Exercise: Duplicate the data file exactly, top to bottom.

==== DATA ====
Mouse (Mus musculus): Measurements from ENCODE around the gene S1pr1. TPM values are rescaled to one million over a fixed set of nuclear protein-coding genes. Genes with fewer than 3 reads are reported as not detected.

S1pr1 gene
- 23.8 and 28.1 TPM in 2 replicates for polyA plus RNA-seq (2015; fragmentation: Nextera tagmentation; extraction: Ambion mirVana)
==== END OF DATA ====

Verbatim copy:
Mouse (Mus musculus): Measurements from ENCODE around the gene S1pr1. TPM values are rescaled to one million over a fixed set of nuclear protein-coding genes. Genes with fewer than 3 reads are reported as not detected.

S1pr1 gene
- 23.8 and 28.1 TPM in 2 replicates for polyA plus RNA-seq (2015; fragmentation: Nextera tagmentation; extraction: Ambion mirVana)